Why we need to campaign for excellence in lesbian, gay and bisexual healthcare!
Publish Date: 30/01/2012
A large range of publications have picked up on the launch of The LGF’s and NHS North West’s new project Pride in Practice which encourages excellence in lesbian, gay and bisexual healthcare including: The Pink Paper, Manchester Evening News, Management in Practice, Anglican Mainstream, Christian Institute, Gay Star News and more.
Some publications and readers have been more supportive than others, and this article addresses some of the negative concerns that have been voiced about the project.
Management in Practice website asked their readers “Whether they agreed with this initiative being rolled out to practices across the UK?”
Some felt that the project was “insulting” to GP’s and their staff, and said that they already treated all their patients with “dignity, empathy and equality.”
The Lesbian & Gay Foundation did post a response on Thursday January 26th to the comments, to reassure these healthcare professionals about the validity and need for this work, but The LGF’s response still isn’t live on the Management in Practice website. The response is as follows...
“Pride in Practice is in no way meant to be “insulting”, “disrespectful” or patronising to GPs, nurses or healthcare professionals.
It’s reassuring that the five comments posted here highlight that you treat all your patients with the same dignity, respect and care.
However, unfortunately this cannot be said for all healthcare professionals; some of whom do not provide equality of care for their lesbian, gay and bisexual patients.
Figures show that 1 in 10 LGB&T individuals have avoided using public services for fear of homophobia, and 1 in 5 health care professionals have admitted to being homophobic. (Statistics taken from Out House, I Count Research 2004 & HMSO, Equalities Review: Sexual Orientation Research Review, 2007)
Interestingly, almost 10,000 LGB people responded to the GP Patient Survey 2011 and LGB people were approximately twice as likely to rate their GP as poor or very poor, when compared to heterosexual people, across a range of measures.
In line with The Lesbian & Gay Foundation’s priorities; Pride in Practice encourages sexual orientation monitoring, ethnicity is monitored as standard and under the Equality Act (2010) we would expect all public services to be monitoring sexual orientation, to be aware of the needs of their service users – so they can give them the best quality of care.
It is true that sexual orientation is a sensitive issue, but that shouldn’t mean that it is ignored. This isn’t always about asking direct questions about sexual orientation (not “sexual preference”), rather it’s about using appropriate language and not making assumptions about peoples’ sexuality. It is often assumed that lesbian, gay, and bisexual patients are heterosexual, often leading to compromising situations, or a person feeling compelled to come out.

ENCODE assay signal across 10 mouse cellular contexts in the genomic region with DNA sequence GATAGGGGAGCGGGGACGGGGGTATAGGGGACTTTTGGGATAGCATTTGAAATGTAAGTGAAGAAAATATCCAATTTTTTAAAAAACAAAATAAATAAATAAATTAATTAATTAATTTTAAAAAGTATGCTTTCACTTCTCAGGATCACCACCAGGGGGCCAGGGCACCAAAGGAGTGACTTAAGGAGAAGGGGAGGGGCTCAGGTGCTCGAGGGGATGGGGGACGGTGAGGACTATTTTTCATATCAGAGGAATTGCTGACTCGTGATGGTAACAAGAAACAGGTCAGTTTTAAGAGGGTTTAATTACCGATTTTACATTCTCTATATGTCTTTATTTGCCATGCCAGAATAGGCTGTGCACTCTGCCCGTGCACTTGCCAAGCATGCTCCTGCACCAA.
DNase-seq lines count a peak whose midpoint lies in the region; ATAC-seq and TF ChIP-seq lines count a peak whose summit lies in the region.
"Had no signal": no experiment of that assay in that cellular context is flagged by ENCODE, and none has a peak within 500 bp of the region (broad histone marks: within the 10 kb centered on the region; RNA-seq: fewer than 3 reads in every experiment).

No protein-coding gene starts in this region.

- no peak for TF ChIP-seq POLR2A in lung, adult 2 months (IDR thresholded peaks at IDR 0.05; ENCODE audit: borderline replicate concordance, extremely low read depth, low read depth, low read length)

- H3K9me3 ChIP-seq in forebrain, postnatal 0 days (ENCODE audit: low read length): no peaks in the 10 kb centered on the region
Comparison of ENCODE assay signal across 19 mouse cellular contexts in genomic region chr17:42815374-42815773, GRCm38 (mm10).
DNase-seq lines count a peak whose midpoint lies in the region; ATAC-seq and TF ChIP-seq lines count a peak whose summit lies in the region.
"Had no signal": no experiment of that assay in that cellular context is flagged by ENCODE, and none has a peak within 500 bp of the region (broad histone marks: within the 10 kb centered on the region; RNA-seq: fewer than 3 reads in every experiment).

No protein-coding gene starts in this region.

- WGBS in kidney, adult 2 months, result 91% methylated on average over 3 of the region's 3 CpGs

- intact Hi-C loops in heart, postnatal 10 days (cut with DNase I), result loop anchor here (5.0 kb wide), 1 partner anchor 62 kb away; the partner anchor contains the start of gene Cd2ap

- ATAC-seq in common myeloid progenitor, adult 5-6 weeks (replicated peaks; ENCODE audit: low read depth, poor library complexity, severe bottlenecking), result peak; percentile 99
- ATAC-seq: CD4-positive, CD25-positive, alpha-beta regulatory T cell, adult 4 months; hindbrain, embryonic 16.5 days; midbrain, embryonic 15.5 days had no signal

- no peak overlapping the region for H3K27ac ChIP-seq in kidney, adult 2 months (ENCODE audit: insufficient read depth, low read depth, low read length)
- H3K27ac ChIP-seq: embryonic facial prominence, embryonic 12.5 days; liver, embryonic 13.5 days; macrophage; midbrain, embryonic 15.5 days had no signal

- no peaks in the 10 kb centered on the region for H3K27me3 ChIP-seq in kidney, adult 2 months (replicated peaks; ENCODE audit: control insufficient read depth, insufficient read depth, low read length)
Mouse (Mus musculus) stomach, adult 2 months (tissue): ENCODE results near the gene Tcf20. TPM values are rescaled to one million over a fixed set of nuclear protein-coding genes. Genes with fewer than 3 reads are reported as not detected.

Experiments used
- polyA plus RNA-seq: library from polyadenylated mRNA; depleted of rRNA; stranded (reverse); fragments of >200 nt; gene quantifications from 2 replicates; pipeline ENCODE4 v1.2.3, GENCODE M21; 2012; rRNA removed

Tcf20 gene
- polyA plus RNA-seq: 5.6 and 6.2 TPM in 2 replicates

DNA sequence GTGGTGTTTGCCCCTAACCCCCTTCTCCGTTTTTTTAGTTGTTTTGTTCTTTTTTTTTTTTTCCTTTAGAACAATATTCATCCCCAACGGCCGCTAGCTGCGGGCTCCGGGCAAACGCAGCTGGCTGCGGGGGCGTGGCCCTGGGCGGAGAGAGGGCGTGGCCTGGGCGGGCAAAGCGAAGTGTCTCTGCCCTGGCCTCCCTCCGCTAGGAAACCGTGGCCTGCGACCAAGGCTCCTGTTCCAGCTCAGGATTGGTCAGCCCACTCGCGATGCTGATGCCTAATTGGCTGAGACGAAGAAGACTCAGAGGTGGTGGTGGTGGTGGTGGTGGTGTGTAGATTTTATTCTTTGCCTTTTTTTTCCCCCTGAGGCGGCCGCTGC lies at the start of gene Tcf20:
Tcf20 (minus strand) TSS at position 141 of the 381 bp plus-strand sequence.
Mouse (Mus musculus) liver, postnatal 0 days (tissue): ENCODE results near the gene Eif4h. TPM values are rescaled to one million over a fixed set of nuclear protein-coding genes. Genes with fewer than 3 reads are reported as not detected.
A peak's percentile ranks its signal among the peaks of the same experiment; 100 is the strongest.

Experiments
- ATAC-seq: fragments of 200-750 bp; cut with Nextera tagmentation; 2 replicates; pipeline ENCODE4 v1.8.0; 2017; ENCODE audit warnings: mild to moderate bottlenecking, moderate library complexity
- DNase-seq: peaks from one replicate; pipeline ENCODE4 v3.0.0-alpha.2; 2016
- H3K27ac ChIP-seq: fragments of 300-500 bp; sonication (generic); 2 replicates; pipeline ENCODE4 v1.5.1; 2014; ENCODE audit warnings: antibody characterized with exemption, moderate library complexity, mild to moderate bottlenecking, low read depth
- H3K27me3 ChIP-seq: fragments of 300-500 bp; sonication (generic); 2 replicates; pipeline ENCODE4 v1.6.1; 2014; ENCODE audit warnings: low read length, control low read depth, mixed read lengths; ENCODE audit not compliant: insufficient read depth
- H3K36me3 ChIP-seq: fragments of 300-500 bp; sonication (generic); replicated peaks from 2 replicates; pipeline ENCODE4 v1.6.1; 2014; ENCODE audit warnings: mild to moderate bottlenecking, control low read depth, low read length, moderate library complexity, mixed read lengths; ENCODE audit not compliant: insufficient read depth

You are the medical experts, far from telling you how to do your jobs, we are merely trying to support you in achieving excellence in healthcare for your LGB patients, and demonstrate and celebrate good practice.
In recent research we carried out with lesbian and bisexual women around their experiences of cervical screening; 93% of participants thought that more needed to be done to train health professionals in the needs of lesbian, gay and bisexual (LGB) women relating to cervical screening.
And in terms of the training we have given to healthcare professions, the feedback has been overwhelmingly positive, with 90% of participants saying they felt more or a lot more informed.
Lesbian, gay and bisexual people are more likely to experience mental health issues, sexual health concerns, problems with substance misuse, social isolation, discrimination and hate crime.
It is therefore essential that the needs of LGB people are considered in helping to overcome these health and social inequalities.
We really hope this goes some way to reassuring you about the validity and need for this work. You may dismiss us as an “interest” group, but please listen to the needs and experiences of lesbian, gay and bisexual patients highlighted in this response, who clearly do not feel they are getting equal or quality treatment.”
The Christian Institute and Anglican Mainstream also ran pieces of Pride in Practice – both referring to The Lesbian & Gay Foundation as a “homosexual organisation” and highlighting cases of Christian GP’s who have been reprimanded for talking about their faith with patients.
Pride in Practice does encourage GP’s and their practices to achieve excellence in lesbian, gay and bisexual healthcare. However, it is a patient standard where patient care and meeting their needs is at the very heart of it.
Pride in Practice will act as a benchmarking tool and will encourage GPs across the UK to make sure that their lesbian, gay and bisexual patients are treated fairly, and that their services are inclusive of LGB people and their needs - many of these people will be people of faith too.